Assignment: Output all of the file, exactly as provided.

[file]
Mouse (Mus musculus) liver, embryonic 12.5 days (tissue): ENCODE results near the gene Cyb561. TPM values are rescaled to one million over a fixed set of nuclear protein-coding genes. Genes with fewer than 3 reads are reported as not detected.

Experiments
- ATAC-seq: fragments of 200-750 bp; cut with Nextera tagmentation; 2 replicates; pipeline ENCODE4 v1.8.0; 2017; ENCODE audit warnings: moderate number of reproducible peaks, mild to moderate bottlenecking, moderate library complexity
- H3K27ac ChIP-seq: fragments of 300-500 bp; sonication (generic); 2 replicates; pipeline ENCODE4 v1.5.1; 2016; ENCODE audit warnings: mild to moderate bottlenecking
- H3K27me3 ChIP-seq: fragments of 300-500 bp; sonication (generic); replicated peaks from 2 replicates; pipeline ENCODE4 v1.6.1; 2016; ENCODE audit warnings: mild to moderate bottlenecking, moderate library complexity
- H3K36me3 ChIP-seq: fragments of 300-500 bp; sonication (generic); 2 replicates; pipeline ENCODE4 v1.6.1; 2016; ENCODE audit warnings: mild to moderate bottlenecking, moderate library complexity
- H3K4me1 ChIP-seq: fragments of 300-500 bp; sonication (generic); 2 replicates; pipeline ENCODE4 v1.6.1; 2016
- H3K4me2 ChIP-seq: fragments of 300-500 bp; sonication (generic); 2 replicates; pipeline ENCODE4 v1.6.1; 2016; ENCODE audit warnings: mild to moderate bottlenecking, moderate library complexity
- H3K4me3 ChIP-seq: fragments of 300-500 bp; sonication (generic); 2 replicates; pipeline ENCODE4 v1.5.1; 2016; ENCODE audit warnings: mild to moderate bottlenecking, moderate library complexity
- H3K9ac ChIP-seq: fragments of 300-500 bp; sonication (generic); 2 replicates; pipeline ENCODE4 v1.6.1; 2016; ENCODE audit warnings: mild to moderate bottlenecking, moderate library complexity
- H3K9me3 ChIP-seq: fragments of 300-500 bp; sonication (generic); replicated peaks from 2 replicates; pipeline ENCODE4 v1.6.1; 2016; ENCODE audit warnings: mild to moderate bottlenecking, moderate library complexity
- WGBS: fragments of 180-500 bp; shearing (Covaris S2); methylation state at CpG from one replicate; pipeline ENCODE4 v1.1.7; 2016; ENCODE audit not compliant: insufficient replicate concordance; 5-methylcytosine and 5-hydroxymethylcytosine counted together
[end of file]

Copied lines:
Mouse (Mus musculus) liver, embryonic 12.5 days (tissue): ENCODE results near the gene Cyb561. TPM values are rescaled to one million over a fixed set of nuclear protein-coding genes. Genes with fewer than 3 reads are reported as not detected.

Experiments
- ATAC-seq: fragments of 200-750 bp; cut with Nextera tagmentation; 2 replicates; pipeline ENCODE4 v1.8.0; 2017; ENCODE audit warnings: moderate number of reproducible peaks, mild to moderate bottlenecking, moderate library complexity
- H3K27ac ChIP-seq: fragments of 300-500 bp; sonication (generic); 2 replicates; pipeline ENCODE4 v1.5.1; 2016; ENCODE audit warnings: mild to moderate bottlenecking
- H3K27me3 ChIP-seq: fragments of 300-500 bp; sonication (generic); replicated peaks from 2 replicates; pipeline ENCODE4 v1.6.1; 2016; ENCODE audit warnings: mild to moderate bottlenecking, moderate library complexity
- H3K36me3 ChIP-seq: fragments of 300-500 bp; sonication (generic); 2 replicates; pipeline ENCODE4 v1.6.1; 2016; ENCODE audit warnings: mild to moderate bottlenecking, moderate library complexity
- H3K4me1 ChIP-seq: fragments of 300-500 bp; sonication (generic); 2 replicates; pipeline ENCODE4 v1.6.1; 2016
- H3K4me2 ChIP-seq: fragments of 300-500 bp; sonication (generic); 2 replicates; pipeline ENCODE4 v1.6.1; 2016; ENCODE audit warnings: mild to moderate bottlenecking, moderate library complexity
- H3K4me3 ChIP-seq: fragments of 300-500 bp; sonication (generic); 2 replicates; pipeline ENCODE4 v1.5.1; 2016; ENCODE audit warnings: mild to moderate bottlenecking, moderate library complexity
- H3K9ac ChIP-seq: fragments of 300-500 bp; sonication (generic); 2 replicates; pipeline ENCODE4 v1.6.1; 2016; ENCODE audit warnings: mild to moderate bottlenecking, moderate library complexity
- H3K9me3 ChIP-seq: fragments of 300-500 bp; sonication (generic); replicated peaks from 2 replicates; pipeline ENCODE4 v1.6.1; 2016; ENCODE audit warnings: mild to moderate bottlenecking, moderate library complexity
- WGBS: fragments of 180-500 bp; shearing (Covaris S2); methylation state at CpG from one replicate; pipeline ENCODE4 v1.1.7; 2016; ENCODE audit not compliant: insufficient replicate concordance; 5-methylcytosine and 5-hydroxymethylcytosine counted together